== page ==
“Sometimes you have to roll the hard six.” William ‘Bill’ Adama. Battlestar Galactica.
“As long as I’m winning, I’m doing better.”
I wish someone had slapped me upside the head a few years ago.
My old philosophies were so flawed and comical, but unfortunately I had the inability to see through it at the time. I was a stranger in a strange land. Lost. Without focus.
I was of the mindset, that as long as the money was rolling in, my life would be worth living. If I was making some hard cash, without having to commit to dealing drugs or devoting time to a second job, I could dig out of whatever hole I buried myself in.
For quite a while, I did well.
Every cent I could find was set aside to the lottery. The Powerball, the Megabucks, and scratch-off tickets. I had a thirst that couldn’t be quenched. I was convinced my luck would change. I told myself good will come from the bad, and I was deserving of something wonderful in life. I needed to create my own luck and this method seemingly worked to my advantage.
I dug underneath the floor mats of my car. Scrounged through the couch cushions and if I saw any coin on the sidewalk, I plucked it up and stuffed it in my pocket.
The beauty of living with family is the fact the expenses are lowered. I took full advantage of that. My end of the deal was simple. Help out where needed and save for my own place. I kept up my end of the bargain for the first component. I helped out where needed.
I couldn’t save money if my life depended on it.
I saw money as a way to alleviate the stresses of reality. Money helped me escape. As long as money was helping me win, I was happy.
What a fool.
The old adage, “Money can’t buy happiness,” rings more truth than you may realize. Money buys things. Money helps with trips, vacations and material possessions. But happiness comes from the inside.
Sure… money is important. We need money for vehicles, food, expenses and incremental breaks, but money does NOT bring complete happiness. I can attest to that.
After a month of throwing away everything I earned, is when the bad stuff started happening. For every one of my actions, there was an equal and opposite reaction.
It happened from out of nowhere. As though the supernatural powers that be made a decision one afternoon and said, “OK… time to put a stop to this right… now.”
It started small. Easily overlooked and shrugged off. Inconveniences that made life troublesome, but not overwhelming. A flat tire. A sprained ankle. Each time I focused and devoted time to gambling, something negative happened in return. I’d purchase a Powerball ticket, and my car wouldn’t start.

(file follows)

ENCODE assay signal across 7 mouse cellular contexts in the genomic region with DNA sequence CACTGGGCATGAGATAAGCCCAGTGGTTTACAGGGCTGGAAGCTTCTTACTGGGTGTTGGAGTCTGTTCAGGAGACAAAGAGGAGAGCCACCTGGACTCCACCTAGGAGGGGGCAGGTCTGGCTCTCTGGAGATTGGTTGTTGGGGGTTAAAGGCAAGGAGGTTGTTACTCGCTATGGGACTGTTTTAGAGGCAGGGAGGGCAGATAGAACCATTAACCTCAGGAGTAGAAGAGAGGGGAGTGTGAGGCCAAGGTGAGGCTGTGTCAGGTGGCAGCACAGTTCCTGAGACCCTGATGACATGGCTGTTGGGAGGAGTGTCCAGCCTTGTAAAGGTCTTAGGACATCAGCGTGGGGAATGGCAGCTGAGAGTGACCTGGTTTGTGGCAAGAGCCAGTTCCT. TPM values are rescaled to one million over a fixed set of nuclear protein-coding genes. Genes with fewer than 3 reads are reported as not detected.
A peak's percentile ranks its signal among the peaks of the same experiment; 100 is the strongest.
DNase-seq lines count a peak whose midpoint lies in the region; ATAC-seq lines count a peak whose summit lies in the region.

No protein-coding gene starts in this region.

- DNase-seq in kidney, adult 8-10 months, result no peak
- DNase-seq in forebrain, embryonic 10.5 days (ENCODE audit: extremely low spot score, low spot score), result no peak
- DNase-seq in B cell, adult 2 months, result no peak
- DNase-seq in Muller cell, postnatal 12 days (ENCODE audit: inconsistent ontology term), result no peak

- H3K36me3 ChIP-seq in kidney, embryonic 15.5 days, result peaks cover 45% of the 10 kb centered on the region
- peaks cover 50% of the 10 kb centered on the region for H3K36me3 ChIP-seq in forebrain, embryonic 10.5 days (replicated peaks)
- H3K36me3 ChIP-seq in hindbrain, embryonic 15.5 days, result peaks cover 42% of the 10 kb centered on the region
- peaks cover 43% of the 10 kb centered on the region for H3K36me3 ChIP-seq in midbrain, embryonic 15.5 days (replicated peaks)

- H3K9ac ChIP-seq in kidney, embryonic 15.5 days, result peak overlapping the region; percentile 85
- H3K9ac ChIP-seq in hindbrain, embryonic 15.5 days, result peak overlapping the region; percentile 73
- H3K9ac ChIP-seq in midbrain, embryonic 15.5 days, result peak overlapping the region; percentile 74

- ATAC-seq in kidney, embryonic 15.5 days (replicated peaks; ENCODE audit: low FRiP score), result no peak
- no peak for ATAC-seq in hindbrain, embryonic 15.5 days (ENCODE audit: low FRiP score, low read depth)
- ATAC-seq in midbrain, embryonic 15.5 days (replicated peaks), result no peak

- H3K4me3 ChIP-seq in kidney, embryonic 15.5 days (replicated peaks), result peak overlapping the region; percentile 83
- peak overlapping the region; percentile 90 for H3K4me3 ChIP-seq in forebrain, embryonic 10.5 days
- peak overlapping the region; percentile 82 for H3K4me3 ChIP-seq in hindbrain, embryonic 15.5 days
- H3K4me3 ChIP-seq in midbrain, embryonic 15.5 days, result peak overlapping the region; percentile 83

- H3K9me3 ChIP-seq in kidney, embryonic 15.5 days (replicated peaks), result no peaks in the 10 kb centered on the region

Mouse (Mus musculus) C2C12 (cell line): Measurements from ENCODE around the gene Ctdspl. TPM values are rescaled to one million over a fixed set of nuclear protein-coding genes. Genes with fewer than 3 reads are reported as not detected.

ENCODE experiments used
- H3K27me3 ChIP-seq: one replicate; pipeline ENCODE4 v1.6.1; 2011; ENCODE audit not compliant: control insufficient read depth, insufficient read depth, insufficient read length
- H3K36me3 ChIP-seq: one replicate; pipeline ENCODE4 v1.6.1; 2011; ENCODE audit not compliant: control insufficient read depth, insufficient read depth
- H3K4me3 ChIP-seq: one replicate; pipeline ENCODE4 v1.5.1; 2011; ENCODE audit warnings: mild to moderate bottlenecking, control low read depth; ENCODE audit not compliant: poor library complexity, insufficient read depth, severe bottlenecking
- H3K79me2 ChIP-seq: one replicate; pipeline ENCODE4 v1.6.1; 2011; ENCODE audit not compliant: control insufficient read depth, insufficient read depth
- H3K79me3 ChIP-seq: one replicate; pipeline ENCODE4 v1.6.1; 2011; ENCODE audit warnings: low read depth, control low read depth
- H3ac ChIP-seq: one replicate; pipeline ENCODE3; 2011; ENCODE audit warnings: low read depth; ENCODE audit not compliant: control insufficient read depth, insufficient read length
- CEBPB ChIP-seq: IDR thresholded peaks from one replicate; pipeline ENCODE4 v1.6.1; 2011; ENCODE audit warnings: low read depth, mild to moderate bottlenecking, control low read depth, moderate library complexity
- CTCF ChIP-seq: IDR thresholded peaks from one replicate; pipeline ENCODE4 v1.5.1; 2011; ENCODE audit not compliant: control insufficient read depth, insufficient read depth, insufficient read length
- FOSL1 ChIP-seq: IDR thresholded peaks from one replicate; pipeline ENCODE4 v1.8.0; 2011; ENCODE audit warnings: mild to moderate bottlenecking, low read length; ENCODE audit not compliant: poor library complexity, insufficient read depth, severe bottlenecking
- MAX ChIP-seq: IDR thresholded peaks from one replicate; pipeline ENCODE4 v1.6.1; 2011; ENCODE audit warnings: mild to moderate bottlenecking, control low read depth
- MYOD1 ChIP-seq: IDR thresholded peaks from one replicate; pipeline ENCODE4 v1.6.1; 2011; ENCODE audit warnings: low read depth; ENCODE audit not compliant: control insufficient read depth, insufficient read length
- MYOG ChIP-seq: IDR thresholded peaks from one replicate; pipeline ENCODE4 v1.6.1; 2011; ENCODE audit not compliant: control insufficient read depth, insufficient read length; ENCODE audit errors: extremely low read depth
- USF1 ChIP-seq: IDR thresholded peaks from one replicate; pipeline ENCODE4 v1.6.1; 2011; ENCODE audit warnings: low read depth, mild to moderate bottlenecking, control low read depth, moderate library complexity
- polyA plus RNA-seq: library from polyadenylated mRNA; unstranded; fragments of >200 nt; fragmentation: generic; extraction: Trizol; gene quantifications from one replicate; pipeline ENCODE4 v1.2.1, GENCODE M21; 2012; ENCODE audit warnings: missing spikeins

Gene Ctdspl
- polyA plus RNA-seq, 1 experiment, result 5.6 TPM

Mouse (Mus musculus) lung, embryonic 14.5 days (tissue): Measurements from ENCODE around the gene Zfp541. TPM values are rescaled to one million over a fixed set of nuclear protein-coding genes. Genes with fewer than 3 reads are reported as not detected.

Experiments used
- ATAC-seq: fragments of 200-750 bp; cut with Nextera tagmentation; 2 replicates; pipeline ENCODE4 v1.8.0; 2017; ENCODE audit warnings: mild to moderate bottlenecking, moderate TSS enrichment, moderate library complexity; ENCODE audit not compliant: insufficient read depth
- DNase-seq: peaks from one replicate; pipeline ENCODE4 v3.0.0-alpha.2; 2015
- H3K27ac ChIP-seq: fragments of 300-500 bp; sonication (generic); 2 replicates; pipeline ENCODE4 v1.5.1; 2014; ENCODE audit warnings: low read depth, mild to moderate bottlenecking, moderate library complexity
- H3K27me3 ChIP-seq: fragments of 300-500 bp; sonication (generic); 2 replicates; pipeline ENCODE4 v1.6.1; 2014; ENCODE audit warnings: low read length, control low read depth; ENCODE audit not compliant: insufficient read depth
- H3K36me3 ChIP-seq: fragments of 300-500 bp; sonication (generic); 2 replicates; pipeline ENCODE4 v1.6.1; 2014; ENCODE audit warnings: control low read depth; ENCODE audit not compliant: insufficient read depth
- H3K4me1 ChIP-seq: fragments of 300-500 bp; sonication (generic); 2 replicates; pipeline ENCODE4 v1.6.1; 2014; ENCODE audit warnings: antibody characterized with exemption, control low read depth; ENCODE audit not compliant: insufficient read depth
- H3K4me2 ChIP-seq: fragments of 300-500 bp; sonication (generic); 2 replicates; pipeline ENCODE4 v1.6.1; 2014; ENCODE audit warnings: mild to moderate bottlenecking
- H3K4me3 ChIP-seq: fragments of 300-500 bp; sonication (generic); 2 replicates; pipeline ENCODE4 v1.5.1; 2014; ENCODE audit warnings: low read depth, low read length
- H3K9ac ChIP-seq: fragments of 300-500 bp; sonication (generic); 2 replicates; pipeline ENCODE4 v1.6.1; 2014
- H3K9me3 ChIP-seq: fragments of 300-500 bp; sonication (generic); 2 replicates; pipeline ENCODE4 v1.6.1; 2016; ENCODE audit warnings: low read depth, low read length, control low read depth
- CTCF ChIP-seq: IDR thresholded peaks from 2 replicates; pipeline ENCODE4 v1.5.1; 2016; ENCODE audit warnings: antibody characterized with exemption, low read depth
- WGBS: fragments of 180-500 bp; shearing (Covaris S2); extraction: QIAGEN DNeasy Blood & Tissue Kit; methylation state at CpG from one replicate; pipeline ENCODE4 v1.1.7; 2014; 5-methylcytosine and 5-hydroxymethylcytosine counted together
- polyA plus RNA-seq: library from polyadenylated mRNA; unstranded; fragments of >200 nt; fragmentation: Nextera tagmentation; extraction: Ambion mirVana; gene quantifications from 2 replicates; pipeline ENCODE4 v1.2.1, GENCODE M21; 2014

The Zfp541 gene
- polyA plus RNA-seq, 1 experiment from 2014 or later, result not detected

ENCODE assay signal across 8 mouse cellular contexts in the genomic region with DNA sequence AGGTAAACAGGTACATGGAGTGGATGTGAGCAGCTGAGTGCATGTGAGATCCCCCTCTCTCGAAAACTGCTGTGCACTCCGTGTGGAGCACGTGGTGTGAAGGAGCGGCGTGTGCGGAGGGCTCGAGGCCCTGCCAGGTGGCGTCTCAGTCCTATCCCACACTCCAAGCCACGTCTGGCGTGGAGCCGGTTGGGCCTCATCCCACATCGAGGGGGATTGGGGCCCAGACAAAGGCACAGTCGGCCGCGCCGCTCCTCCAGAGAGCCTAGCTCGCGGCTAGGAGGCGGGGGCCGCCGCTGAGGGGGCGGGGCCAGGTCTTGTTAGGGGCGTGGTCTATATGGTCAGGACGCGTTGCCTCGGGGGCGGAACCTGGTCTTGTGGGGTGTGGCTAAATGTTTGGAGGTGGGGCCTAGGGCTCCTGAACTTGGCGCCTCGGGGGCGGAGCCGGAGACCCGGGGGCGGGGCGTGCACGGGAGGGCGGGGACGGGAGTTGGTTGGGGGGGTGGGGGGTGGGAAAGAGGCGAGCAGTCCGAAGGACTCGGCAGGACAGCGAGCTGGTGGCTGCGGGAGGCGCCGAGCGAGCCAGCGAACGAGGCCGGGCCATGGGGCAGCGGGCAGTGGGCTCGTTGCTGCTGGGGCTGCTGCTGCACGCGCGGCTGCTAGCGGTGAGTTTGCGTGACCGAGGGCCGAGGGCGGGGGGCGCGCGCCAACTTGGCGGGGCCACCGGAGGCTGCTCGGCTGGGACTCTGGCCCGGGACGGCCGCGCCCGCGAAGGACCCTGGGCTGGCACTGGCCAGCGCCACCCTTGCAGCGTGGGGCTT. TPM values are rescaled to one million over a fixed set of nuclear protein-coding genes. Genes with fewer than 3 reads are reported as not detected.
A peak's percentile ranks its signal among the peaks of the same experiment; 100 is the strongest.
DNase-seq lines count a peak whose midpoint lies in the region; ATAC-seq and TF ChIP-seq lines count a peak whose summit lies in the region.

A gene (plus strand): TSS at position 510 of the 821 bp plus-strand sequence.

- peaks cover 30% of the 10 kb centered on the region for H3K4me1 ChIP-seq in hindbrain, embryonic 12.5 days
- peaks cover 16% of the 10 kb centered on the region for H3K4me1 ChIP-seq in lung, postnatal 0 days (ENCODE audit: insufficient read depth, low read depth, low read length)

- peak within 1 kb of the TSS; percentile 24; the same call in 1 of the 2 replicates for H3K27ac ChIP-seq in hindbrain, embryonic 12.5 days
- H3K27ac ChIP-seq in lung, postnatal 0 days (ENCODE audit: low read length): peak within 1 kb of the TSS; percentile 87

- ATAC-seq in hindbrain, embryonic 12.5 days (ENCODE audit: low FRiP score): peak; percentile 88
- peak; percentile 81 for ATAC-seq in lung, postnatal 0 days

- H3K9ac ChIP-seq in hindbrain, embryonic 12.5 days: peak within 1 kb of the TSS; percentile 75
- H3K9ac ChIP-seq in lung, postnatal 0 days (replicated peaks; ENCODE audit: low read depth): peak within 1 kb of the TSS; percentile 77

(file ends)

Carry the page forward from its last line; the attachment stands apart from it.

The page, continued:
Then the more noticeable began to occur. Losing my debit card. Forgetting my PIN.
Quite possibly the strangest anomaly I’ve ever encountered was sitting at the ATM, as I do every day, and my fingers hovered over the keypad trying to desperately remember the number to withdraw my money.
“I just did this earlier. What the hell is my PIN?”
Try and try and try again and eventually locked out of the system.
“I’ll call and change my number. That’s easy.”
The next day, my card disappears.
“Call again. Reorder a new card.”
Three to five business days later, it arrives in the mail.
Once in possession of a new card with a new number, I went right back to my old ways of thinking. I couldn’t pay attention to the signs and signals. I ignored the subtleties and slipped back into where I was comfortable.
One Saturday afternoon at my family’s home, we prepared for a BBQ. Friends were slated to arrive and join us. I had just returned from a money spending stint at the convenience store and had entered the home with Shelby. I scraped off the silver flakes on a scratch-off and no sooner did I notice a ten dollar win, the friends arrived.
My dog, being driven by nothing more than pure instinct, decided to greet them at the end of the driveway.
She bolted out the door and I raced after her. Shelby runs like a cheetah and there was no possible way I was able to contain the situation. She met them at the end of the driveway and from around the corner a car was speeding toward us.
Shelby decided to try and stop the car. It was her duty to keep us all safe and apparently this four door sedan was the enemy meant to do us all harm.
My best friend lurched forward and plowed her head into the side of the vehicle just above the headlight. Like a charging bull into a red matador cape. She was hit so hard and fast she flipped into the air, landed on her back, and then trotted to the house as though nothing happened. In fact, the damage to the car was more than the damage to my dog. The driver and I exchanged information and went our separate ways.
Shelby stayed on the dining room floor panting and wondering what all the attention was for and all I could do was sit at her side. She was acting normal and seemed to be free of any wounds.
Later that evening, I get a call from the owner of the car she hit, “I’m willing to pay for any vet appointments, surgery or medicine your dog may need, but you’ll need to pay for the damages to my car.”
Luckily for the owner of the vehicle, my dog was fine. But the cost to his car, out of pocket, was steep. All the arrangements were made, his car was eventually fixed, and life moved on.
But that night, my subconscious returned me to the refuge. Of all the places in the dream world I could have journeyed to, I was whisked away back to him. Joe had something to say.
Standing at the threshold of the church-like building in the middle of the woods, the snow began to fall. Joseph meandered towards me from the center of the room with his hands stuffed deep in the pockets of his pants and his eyes half closed. The old man looked me over, cocked his head to the side, waggled a finger in my direction and stopped at the open door.
“Of all the people I’ve encountered over the years, Jeremy, you’re the toughest one to work with.”
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